Solmaz Sharif

Born in Istanbul to Iranian parents, Solmaz Sharif holds degrees from U.C. Berkeley, Solmaz Sharif headshot
where she studied and taught with June Jordan’s Poetry for the People, and New York University. Her first poetry collection, LOOK, published by Graywolf Press in 2016, was a finalist for the National Book Award. Sharif’s work has appeared in The New Republic, Poetry, The Kenyon Review, jubilat, Gulf Coast, Boston Review, Witness, and others. The former managing director of the Asian American Writers’ Workshop, her work has been recognized with  a “Discovery”/Boston Review Poetry Prize, scholarships the Bread Loaf Writers’ Conference, a winter fellowship at the Fine Arts Work Center in Provincetown, an NEA fellowship, and a Stegner Fellowship. She has most recently been selected to receive a 2014 Rona Jaffe Foundation Writer’s Award as well as a Ruth Lilly and Dorothy Sargent Rosenberg Fellowship. She is currently a lecturer at Stanford University.


Our phone would
rarely ring. I have no ear
for the mu-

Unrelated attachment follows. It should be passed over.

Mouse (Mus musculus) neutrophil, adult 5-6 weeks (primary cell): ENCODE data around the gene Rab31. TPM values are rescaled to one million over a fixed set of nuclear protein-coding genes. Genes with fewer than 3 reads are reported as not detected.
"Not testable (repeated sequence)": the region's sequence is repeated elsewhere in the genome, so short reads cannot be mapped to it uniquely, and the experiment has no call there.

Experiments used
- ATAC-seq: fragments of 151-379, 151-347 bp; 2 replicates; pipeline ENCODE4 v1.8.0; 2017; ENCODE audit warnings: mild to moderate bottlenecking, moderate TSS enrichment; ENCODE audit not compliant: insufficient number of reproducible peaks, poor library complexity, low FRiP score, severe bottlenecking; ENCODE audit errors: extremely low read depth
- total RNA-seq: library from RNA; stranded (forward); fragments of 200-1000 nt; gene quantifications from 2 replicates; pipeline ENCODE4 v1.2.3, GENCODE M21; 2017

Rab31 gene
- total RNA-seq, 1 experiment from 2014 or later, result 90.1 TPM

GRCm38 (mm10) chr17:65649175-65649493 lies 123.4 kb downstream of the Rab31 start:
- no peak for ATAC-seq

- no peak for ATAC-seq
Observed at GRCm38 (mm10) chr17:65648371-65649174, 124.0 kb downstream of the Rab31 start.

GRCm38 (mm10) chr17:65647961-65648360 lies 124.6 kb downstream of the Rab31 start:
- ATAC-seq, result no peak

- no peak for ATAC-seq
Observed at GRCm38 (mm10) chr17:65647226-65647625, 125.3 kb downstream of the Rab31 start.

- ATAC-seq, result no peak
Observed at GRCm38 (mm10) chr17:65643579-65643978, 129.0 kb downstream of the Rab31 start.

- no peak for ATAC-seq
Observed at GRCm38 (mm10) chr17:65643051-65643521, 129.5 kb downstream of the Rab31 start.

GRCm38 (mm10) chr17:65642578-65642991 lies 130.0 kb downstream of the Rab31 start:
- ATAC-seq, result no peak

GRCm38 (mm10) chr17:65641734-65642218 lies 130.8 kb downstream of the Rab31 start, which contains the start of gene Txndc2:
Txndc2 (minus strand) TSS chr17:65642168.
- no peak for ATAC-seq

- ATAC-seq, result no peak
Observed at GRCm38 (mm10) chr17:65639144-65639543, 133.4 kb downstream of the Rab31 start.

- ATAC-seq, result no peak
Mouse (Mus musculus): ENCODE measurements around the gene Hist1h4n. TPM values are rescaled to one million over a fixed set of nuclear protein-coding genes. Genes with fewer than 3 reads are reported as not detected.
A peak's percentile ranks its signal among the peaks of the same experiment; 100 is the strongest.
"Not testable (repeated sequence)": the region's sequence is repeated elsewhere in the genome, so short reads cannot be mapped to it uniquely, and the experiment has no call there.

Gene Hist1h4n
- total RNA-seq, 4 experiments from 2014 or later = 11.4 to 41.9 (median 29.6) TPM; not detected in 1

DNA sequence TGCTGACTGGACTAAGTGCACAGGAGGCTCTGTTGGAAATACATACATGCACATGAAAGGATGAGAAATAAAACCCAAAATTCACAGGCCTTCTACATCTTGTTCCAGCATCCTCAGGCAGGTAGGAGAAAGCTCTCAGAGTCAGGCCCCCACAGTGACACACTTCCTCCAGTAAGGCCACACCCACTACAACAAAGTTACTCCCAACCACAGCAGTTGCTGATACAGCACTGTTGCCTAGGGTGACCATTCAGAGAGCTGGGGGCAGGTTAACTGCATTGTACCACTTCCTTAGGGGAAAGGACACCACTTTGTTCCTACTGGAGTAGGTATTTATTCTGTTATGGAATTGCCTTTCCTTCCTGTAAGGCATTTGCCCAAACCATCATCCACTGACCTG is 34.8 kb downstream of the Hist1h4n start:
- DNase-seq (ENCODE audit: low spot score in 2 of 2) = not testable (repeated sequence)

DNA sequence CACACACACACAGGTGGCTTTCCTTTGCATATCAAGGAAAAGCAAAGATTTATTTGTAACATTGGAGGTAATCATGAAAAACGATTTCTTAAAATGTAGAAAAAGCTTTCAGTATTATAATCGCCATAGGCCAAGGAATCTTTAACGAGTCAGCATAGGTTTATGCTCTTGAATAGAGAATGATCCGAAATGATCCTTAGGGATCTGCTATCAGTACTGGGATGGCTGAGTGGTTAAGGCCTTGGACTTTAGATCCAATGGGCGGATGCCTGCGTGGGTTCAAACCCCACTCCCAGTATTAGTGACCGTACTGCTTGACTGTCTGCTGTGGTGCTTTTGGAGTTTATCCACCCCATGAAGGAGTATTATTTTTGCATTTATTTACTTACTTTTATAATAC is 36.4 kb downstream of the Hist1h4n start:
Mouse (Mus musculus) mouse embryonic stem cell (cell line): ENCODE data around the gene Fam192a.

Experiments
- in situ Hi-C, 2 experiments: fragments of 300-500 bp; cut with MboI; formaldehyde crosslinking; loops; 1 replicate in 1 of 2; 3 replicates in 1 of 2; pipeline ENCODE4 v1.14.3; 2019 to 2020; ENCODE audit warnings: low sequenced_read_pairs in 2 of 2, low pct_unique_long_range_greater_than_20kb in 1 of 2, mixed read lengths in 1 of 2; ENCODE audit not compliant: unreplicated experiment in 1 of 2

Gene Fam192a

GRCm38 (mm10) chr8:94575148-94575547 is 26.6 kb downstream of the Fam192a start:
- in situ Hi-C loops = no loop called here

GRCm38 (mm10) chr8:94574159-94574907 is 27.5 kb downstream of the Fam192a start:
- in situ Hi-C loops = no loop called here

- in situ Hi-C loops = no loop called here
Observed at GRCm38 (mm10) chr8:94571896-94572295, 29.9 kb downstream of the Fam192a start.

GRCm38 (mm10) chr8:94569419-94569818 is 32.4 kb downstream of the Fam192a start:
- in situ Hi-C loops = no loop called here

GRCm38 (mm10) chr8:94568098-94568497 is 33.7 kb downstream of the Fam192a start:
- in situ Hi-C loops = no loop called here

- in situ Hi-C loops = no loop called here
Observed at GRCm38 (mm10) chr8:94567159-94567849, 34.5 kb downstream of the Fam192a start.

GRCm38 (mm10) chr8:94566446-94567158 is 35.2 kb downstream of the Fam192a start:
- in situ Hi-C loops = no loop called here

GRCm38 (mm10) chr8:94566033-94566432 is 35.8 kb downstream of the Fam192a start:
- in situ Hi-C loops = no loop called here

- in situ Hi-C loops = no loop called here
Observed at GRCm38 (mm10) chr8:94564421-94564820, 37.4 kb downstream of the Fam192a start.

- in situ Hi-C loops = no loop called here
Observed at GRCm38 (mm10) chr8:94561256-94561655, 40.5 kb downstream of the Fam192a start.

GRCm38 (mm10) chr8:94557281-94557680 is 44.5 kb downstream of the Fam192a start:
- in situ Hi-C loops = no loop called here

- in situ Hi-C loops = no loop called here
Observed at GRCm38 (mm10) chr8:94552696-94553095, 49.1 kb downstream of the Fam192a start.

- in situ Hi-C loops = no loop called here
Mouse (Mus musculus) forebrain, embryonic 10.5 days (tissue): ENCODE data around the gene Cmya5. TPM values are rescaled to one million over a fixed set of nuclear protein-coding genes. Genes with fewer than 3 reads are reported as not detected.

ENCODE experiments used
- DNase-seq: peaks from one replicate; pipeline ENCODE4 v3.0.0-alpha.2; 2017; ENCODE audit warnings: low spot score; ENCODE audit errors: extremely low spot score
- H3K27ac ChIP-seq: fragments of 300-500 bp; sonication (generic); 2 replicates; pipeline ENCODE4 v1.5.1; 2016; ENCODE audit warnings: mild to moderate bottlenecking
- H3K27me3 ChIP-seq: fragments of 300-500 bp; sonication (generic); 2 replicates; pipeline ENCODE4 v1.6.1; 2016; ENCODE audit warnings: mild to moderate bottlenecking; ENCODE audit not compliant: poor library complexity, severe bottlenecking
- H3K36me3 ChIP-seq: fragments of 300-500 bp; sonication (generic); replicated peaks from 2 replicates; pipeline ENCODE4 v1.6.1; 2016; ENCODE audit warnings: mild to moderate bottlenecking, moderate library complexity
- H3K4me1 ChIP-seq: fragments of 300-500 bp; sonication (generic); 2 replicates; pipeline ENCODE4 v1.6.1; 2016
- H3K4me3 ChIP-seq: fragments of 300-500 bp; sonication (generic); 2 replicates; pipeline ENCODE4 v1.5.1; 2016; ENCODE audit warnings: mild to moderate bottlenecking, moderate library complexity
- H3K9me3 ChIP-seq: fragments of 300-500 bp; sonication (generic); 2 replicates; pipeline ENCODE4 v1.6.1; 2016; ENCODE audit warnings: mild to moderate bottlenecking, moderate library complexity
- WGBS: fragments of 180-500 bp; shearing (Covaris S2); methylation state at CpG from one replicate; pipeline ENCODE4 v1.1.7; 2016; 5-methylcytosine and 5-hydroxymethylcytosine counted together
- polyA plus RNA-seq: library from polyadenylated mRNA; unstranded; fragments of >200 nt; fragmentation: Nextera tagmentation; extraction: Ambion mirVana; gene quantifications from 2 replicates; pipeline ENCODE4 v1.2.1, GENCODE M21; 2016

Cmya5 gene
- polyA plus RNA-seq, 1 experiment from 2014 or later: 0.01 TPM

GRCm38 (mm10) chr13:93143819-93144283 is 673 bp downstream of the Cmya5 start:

sic here. They would
bury one then another, the eldest son dropping

the grave to
comfort the corpse, calling us
months later
because we were
exiles, were vagabonds, fugitives, past Sierras,

oil rigs
in Texas, or waiting for
the windshield
to clear of frost,
two expanding ovals where the Buick’s heat hit, our

opened to
kudzu, here where the dead can
not reach us.
Three thimbles with
her sweat, in the dresser drawer they emptied would, I bet,

clink, tongueless.
Gauze of soot, of skin sifted
off her where
she scratched her head,
licked her thumb to lift page after thin onionskin page,

her mantle.
Portrait of Imam Ali,
dead husband,
dead son. She stuffed
plastic bags into plastic bags, clouds of them, some stuffed

cash. She who
pled Eat. pled Pray. said I pray
for your soul.
fasted, said Ask
Him, never once talked of love, or, fondly, My husband,

would that I
could lick the dust that like—I
think it’s—mus-
sic will not reach
us here, just wet my fingertip, run along inside

sock drawer
so that her sugar, Shiraz
bits she tracked
inside, I could
eat, lick off her plastic tabletop whatever fell

by grain off
her tiny, tin teaspoon. Where
her gold went,
who gives a shit.
I claimed her sugar bowl, white floral veil she prayed in,

take once her
daily, daily things. Morning
(one, even)
to step up her
thinly carpeted steps, hear her dentures click and clap.

can’t hear that
music here.

From Literary Hub



Seminar with Mai Der Vang | January 30, 2018

Reading with Mai Der Vang | January 30, 2018